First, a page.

See and [Lemma 2 page 300, MatCA].

Lemma 51.17.3. Let $A$ be a ring. If $f_1, \ldots , f_{r - 1}, f_ rg_ r$ are independent and if the $A$-module $A/(f_1, \ldots , f_{r - 1}, f_ rg_ r)$ has finite length, then

\begin{align*} & \text{length}_ A(A/(f_1, \ldots , f_{r - 1}, f_ rg_ r)) \\ & = \text{length}_ A(A/(f_1, \ldots , f_{r - 1}, f_ r)) + \text{length}_ A(A/(f_1, \ldots , f_{r - 1}, g_ r)) \end{align*}

Proof. We claim there is an exact sequence

$0 \to A/(f_1, \ldots , f_{r - 1}, g_ r) \xrightarrow {f_ r} A/(f_1, \ldots , f_{r - 1}, f_ rg_ r) \to A/(f_1, \ldots , f_{r - 1}, f_ r) \to 0$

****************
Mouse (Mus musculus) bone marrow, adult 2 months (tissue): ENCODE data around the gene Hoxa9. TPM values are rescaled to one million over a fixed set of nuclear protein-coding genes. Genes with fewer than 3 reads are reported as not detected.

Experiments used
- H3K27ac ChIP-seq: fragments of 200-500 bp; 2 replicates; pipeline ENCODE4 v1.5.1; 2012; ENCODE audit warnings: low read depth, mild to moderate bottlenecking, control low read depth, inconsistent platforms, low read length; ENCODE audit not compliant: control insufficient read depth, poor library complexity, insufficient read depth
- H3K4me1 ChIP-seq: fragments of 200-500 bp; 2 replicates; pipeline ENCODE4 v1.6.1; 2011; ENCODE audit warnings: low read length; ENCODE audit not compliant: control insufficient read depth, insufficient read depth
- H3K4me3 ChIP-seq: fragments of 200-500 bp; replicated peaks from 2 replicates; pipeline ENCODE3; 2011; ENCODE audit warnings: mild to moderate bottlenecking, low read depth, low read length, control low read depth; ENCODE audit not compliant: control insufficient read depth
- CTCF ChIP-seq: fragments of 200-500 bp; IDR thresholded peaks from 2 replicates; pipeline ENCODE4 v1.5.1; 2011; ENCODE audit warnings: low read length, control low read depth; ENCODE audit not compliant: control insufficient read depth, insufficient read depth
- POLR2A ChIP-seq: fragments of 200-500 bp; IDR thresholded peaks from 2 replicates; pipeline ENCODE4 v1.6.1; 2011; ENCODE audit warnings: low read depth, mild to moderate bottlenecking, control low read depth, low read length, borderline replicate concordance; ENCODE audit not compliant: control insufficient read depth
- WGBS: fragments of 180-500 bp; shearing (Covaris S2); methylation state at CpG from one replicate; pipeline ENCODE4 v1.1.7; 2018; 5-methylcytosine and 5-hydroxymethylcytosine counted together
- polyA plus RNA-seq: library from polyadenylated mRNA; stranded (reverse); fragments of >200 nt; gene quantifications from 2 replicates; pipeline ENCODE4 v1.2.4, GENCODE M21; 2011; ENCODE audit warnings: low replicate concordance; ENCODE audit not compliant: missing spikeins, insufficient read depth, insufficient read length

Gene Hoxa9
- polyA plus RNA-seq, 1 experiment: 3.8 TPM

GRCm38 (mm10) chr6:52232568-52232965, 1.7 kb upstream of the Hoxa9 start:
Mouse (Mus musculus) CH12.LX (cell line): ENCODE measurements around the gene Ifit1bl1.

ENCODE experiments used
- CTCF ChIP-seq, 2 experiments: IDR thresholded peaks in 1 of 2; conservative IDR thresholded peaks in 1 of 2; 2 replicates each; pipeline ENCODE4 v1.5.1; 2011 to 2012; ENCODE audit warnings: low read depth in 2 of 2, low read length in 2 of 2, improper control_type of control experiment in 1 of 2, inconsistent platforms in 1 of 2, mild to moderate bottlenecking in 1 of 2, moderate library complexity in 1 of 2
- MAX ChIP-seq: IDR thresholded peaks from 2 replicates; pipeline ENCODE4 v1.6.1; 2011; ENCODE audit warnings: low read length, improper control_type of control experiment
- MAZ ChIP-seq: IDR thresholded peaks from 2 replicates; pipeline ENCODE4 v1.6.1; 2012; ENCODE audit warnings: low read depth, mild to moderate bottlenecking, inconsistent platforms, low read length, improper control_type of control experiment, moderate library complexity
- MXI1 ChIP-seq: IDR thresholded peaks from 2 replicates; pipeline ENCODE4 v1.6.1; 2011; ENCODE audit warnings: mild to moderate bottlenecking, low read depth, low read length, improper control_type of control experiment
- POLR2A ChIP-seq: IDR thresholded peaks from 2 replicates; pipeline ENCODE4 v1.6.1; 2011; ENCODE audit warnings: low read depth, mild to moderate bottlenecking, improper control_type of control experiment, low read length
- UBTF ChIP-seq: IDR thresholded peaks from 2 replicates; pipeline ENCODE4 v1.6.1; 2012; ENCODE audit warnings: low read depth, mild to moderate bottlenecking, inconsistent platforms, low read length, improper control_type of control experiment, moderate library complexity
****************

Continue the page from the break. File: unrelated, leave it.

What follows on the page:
Namely, if $a f_ r \in (f_1, \ldots , f_{r - 1}, f_ rg_ r)$, then $\sum _{i < r} a_ i f_ i + (a + bg_ r)f_ r = 0$ for some $b, a_ i \in A$. Hence $\sum _{i < r} a_ i g_ r f_ i + (a + bg_ r)g_ rf_ r = 0$ which implies $a + bg_ r \in (f_1, \ldots , f_{r - 1}, f_ rg_ r)$ which means that $a$ maps to zero in $A/(f_1, \ldots , f_{r - 1}, g_ r)$. This proves the claim. To finish use additivity of lengths (Algebra, Lemma 10.52.3). $\square$

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